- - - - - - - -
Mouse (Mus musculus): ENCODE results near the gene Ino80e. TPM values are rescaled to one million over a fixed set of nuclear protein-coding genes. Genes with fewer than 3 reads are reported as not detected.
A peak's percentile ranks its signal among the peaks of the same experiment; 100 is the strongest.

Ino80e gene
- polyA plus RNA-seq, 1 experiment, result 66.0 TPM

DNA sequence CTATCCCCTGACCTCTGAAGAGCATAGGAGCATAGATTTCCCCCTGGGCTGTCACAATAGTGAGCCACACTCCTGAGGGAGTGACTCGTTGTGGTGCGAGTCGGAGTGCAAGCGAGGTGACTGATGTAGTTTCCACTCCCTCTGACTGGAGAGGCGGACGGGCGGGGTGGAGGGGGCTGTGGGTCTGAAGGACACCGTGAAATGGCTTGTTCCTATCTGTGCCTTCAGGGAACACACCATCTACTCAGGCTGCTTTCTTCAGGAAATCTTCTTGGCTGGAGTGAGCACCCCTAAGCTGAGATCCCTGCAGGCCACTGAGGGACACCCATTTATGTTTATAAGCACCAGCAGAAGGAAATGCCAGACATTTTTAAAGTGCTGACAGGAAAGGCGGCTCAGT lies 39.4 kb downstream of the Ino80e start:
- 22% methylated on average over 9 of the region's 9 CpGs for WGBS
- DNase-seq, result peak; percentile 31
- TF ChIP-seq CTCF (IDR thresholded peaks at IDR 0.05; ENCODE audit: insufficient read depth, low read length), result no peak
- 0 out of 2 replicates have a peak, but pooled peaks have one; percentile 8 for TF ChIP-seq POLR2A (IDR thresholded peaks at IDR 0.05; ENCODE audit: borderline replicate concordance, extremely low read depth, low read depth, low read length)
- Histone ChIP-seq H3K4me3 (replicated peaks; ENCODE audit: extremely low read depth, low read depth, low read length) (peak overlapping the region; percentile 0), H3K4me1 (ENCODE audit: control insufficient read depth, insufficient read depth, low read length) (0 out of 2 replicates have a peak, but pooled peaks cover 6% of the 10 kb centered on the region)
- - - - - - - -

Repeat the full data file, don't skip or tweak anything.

Mouse (Mus musculus): ENCODE results near the gene Ino80e. TPM values are rescaled to one million over a fixed set of nuclear protein-coding genes. Genes with fewer than 3 reads are reported as not detected.
A peak's percentile ranks its signal among the peaks of the same experiment; 100 is the strongest.

Ino80e gene
- polyA plus RNA-seq, 1 experiment, result 66.0 TPM

DNA sequence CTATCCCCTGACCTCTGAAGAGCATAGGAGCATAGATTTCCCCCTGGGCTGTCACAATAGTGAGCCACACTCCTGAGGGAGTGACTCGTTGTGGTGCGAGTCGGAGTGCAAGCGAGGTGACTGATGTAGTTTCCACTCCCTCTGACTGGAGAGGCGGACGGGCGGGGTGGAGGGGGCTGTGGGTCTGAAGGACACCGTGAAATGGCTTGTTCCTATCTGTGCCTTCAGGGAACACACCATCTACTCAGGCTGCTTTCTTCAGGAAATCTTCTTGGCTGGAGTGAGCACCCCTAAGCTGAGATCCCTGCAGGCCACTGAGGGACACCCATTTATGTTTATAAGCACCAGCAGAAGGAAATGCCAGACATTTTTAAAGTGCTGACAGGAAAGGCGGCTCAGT lies 39.4 kb downstream of the Ino80e start:
- 22% methylated on average over 9 of the region's 9 CpGs for WGBS
- DNase-seq, result peak; percentile 31
- TF ChIP-seq CTCF (IDR thresholded peaks at IDR 0.05; ENCODE audit: insufficient read depth, low read length), result no peak
- 0 out of 2 replicates have a peak, but pooled peaks have one; percentile 8 for TF ChIP-seq POLR2A (IDR thresholded peaks at IDR 0.05; ENCODE audit: borderline replicate concordance, extremely low read depth, low read depth, low read length)
- Histone ChIP-seq H3K4me3 (replicated peaks; ENCODE audit: extremely low read depth, low read depth, low read length) (peak overlapping the region; percentile 0), H3K4me1 (ENCODE audit: control insufficient read depth, insufficient read depth, low read length) (0 out of 2 replicates have a peak, but pooled peaks cover 6% of the 10 kb centered on the region)